On track for greatness
Once, the humble estate car was the choice of the middle classes with things to move, a couple of Labradors for instance.
But then the SUV arrived and the Labs were having to jump higher whenever the family headed for the country. But Volvo took a different track and installed a four-wheel-drive system in it's V70 estate, bolted on some extraneous plastic mouldings raised the ride height. And there it was, the first go-anywhere estate.
Others liked this idea and followed suit – Audi with its A6 Allroad and now Volkswagen with the Passat Alltrack
Maybe it's the security, the added traction, or the perceived ability to go where normal estates fear to tread, I'm not sure, but one thing is certain, you'll pay about £4,000 more to get the rear end of the Passat hooked up.
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The first question you must surely ask is, how tricky is the multi-storey in the depths of winter? As you ascend to the upper reaches of John Lewis's car park, will that extra traction avert a disaster? Or, would that £4,000 be better spent on a Chatsworth grand leather sofa and a weekend in Cotswolds?
Alltrack is the halo model in the Passat line-up, designed for those who prefer a premium feel to their load lugger and premium is what they'll get. Just one trim level is available with a choice of two drivetrains. First up is the a 2.0-litre TDI 140 PS with six-speed manual gearbox, the one on test here. And then there's the 2.0-litre TDI 170 PS with six-speed DSG transmission, which will send the price beyond £31,000. That pushes the Passat into the orbits of Range Rover's Evoque and Audi's A4 Allroad, both nailed on premium models, so VW must be certain of its market to tackle such opposition.
What the Passat has over both of these models in spades though, is load space. Neither the Audi or the Evoque can match the VW for carrying capacity or cabin space. The vast cabin of the Passat is clad in Alcantara, a pseudo suede leather invented by a clever Japanese fellow in the 70s.
Easy to work with and costing less in cows, it's fine alternative.
There's a vast amount of equipment – far too much to list – but vitals include parking sensors, DAB radio with iPod connectivity and cruise control, well at least that's the stuff I consider essential.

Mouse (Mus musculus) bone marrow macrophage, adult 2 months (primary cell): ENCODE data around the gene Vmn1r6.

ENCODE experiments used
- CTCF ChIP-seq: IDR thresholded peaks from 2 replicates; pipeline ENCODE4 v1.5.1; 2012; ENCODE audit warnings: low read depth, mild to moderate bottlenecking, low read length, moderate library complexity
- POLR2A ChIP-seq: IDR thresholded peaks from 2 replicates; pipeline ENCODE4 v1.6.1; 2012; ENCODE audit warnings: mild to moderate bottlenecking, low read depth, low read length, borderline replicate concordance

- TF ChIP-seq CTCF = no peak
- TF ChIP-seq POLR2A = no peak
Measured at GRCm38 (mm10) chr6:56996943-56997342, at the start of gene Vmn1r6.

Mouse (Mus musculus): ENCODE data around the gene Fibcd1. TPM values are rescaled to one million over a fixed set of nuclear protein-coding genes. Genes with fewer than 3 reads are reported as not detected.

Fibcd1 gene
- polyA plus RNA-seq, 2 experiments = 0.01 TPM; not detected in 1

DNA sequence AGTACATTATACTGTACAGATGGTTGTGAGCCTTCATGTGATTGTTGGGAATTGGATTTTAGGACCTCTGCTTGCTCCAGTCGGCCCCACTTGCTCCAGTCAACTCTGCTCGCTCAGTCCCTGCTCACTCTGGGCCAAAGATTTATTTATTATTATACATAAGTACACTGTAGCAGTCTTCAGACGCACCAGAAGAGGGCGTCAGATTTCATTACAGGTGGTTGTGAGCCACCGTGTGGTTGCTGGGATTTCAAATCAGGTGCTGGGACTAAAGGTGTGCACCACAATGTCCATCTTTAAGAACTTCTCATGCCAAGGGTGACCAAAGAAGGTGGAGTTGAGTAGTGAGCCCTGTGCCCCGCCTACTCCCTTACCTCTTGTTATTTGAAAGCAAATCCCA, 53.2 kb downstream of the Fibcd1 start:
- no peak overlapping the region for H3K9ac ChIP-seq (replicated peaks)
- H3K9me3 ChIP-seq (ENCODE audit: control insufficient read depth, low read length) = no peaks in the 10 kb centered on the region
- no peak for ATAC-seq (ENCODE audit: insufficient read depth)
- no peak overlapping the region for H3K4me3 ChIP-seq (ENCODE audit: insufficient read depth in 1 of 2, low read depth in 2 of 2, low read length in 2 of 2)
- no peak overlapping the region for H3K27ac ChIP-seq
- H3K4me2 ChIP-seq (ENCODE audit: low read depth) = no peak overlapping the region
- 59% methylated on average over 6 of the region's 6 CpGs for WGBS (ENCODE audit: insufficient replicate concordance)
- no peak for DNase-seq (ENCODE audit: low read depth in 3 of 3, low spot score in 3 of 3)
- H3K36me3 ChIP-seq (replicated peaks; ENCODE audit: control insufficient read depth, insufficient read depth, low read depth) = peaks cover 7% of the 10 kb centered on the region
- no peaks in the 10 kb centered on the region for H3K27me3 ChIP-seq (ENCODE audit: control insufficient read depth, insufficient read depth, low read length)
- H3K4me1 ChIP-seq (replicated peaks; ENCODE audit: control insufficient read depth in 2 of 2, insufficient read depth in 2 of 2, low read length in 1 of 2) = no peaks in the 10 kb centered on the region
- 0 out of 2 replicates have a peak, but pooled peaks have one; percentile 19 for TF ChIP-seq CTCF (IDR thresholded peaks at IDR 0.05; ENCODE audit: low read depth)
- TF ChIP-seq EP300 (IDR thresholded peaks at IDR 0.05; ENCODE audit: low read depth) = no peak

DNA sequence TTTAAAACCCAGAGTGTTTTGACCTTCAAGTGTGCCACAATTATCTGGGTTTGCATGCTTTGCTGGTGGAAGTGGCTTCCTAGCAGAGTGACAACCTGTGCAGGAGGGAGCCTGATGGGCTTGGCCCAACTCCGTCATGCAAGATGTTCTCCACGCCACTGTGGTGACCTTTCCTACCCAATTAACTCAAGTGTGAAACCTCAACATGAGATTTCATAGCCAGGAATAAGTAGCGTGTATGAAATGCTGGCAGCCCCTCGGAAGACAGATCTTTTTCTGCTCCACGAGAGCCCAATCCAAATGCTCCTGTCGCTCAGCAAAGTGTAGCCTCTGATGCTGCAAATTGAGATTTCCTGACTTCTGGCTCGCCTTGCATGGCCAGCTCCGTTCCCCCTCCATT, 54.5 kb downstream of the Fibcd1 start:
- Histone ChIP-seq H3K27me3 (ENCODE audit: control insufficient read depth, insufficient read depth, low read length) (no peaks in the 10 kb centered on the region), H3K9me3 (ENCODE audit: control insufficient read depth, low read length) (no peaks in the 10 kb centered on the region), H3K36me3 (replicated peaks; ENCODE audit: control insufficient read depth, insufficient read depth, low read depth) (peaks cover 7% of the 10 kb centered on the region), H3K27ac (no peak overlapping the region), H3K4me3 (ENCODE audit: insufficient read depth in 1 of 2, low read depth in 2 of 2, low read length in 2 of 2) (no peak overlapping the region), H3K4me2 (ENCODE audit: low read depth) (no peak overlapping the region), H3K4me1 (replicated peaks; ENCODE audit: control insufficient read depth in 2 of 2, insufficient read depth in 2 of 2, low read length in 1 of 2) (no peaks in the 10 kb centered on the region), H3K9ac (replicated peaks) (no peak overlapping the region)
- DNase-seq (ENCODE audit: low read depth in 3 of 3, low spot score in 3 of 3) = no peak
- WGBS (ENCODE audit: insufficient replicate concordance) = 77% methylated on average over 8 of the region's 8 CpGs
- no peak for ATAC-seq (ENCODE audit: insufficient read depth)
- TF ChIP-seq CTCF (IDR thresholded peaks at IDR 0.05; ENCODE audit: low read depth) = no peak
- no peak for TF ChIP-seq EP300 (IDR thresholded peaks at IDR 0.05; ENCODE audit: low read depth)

It's doubtful Volkswagen will sell many Alltracks, they admit that expectations for sales are low – just five per cent of all Passat estates sold, but those that do venture into one of these fine estates will enjoy a ride much better than the standard model. An extra 30mm of ride height makes light of those pesky road humps and away from the trials of city life the Alltrack proves a fine companion for long hauls and short blasts. Acceleration from the 140PS diesel is brisk if not and searing and when settled at motorway cruising speeds noise intrusion is minimal. Thicker side glass, a double-skinned windscreen and extra insulation under the bonnet keep wind and road roar at bay.
Economy figures are decent, if not anywhere near the numbers claimed by VW. Over an hour of motorway driving the Alltrack achieved a little over 30mpg. I'm sure if I drove all the way to Glasgow the figure would climb at the same rate as my bank account diminished.
So then, the Passat Alltrack is a premium go-anywhere estate car for those who don't want the lofty perch of a compact SUV. Volkswagen dabbled in the premium sector once before with the Phaeton saloon, a stunning, well-built and exceptionally well-equipped car aimed squarely at BMW's 7 Series and Mercedes S Class, it bombed. For all the great things about the Alltrack, I fear a shellacking in the sales chart.